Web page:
As COVID-19 vaccine roll-outs boost recovery hopes at home and abroad, businesses see improving prospects for Hong Kong and other cities in the Guangdong-Hong Kong-Macao Greater Bay Area (GBA).
Their stronger performance showed up in the GBA Business Confidence Index (GBAI), based on quarterly surveys of more than 1,000 companies operating in the Greater Bay Area (GBA) conducted by the Hong Kong Trade Development Council (HKTDC) and Standard Chartered Hong Kong.
Business confidence in the Greater Bay Area was off to a strong start in the first quarter of this year. The GBAI’s Current Performance index for business activity rose further above the 50 neutral mark to 53.0 in from 50.2 in the fourth quarter of last year, while the forward-looking Expectations index soared to 62.7 from 54.1.
Hong Kong showed early signs of improvement, with its Expectations index jumping to 50.7 – consistent with economic expansion – from 38.3 previously, although its Current Performance index for business activity stayed below 40 for a fourth consecutive quarter.
“We believe a shallow recovery is underway. Externally, we expect Hong Kong to benefit from the improving global outlook; domestically, the unwinding of social-distancing measures since February should provide relief,” Kelvin Lau, Senior Economist, Greater China for Standard Chartered said in a report, adding that the vaccine rollout is also expected to gather pace.
“We however expect momentum to pick up only in the second half, as headwinds from a still-rising unemployment rate could linger in the coming months.”
Thematic questions in the survey focused firstly on how respondents see various opportunities and challenges in 2021 and secondly what their plans are for renminbi trade redenomination and their views on the ease of cross-border money movement, Mr Lau said.
Opportunities on horizon
“Our first question was about the impact of various events on respondents’ businesses in 2021,” Mr Lau said. “Unsurprisingly, almost 70% of respondents see either very positive or somewhat positive implications from the large-scale vaccination rollout in Mainland China, and an even higher 72% for vaccine rollout elsewhere. This helps explain the leap in the GBAI expectations indices, as the US is currently on track, and the mainland is striving, to achieve herd immunity by the end of this year, making border reopening and international travelling a real possibility on the horizon.”
New Year break
The improvement in the overall and Expectations indices came despite a seasonal slowdown in factory production and transitory COVID containment measures around Lunar New Year, plus worsening profit pressure due to rising costs.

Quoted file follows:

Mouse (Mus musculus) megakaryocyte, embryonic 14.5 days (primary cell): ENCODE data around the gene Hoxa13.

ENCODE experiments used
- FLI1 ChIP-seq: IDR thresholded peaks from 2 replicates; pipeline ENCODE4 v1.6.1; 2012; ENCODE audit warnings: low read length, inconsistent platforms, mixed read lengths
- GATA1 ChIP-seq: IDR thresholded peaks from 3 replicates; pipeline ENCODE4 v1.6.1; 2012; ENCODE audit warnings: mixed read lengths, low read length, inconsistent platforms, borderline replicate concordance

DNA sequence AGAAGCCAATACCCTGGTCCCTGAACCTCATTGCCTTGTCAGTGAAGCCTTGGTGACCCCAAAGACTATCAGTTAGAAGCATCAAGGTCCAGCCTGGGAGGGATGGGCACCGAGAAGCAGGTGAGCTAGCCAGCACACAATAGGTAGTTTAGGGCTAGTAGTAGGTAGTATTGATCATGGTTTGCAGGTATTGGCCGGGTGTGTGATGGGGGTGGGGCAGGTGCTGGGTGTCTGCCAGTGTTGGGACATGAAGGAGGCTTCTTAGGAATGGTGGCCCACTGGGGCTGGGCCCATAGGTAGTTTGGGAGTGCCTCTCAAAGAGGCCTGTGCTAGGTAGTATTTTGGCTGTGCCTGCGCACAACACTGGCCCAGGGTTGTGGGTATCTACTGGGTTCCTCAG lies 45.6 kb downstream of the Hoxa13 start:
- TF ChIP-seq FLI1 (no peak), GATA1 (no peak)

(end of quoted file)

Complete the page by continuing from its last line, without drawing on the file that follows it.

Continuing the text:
Worldwide vaccine rollouts likely fuelled the broad-based improvement, with all eight sub-indices above 60.
Six out of eight GBAI sub-indices rose quarter-on-quarter, indicating improvements across new orders, capacity utilisation, investment and financing activity. The index for prices of finished goods and services was particularly strong, jumping 9.4 points to 63.8, consistent with improving demand but possibly also stronger pass-through of higher costs amid rising commodity prices and component shortages.
Building cost pressure helped explain the quarter-on-quarter fall of 2.1 points in the profit sub-index to 62.7 points.
“This, in our view, gives policy makers more cushion to taper stimulus, which could weigh on growth in the second half of this year,” said Mr Lau.
The survey results also show continued outperformance by manufacturing and trading, with retail and wholesale surprisingly coming in second, beating information and technology and financial services. This hints at a broadening of China’s services sector recovery.
“Shenzhen and Guangzhou’s more developed services sectors probably contributed to their latest outperformance among cities, in our view, adding to their edge in manufacturing and technology,” said Mr Lau.
“Our thematic questions showed that respondents are mostly concerned about higher costs and other production challenges in 2021,” he noted.
The survey also revealed that renminbi use is gaining traction, with 21% of respondents already using renminbi trade settlement and a further 16% of total respondents planning to start using renminbi invoicing for international trade this year.
“This supports our call for a likely evident pick-up in renminbi globalisation in the coming quarters,” Mr Lau said. “We see room for policy relaxation to make cross-border money movement easier.”
Positive across board
The improvement in the GBAI expectations index was broad-based, with all eight of its sub-indices rising above the 60 mark. The increases in production/sales (+11.2 points) and new orders (12.7 points) were particularly impressive, supported by strong demand both domestically and globally.
The global reflation story, especially fuelled by the swift rollout of vaccines and an impending fresh round of fiscal stimulus in the US, has helped lift the new export orders outlook, boosting the Greater Bay Area’s prominent manufacturing sector alongside the strong domestic recovery.
“We expect Q4 [fourth-quarter] growth to slow to 4 to 5% year on year partly due to a high base previously, as well as clear policy intentions to taper monetary and fiscal stimulus in order to stabilise debt.
“We believe our GBAI prints will start converging back towards the 50 neutral mark when the global reflation story stabilises and domestic policy tapering hits,” concluded Mr Lau.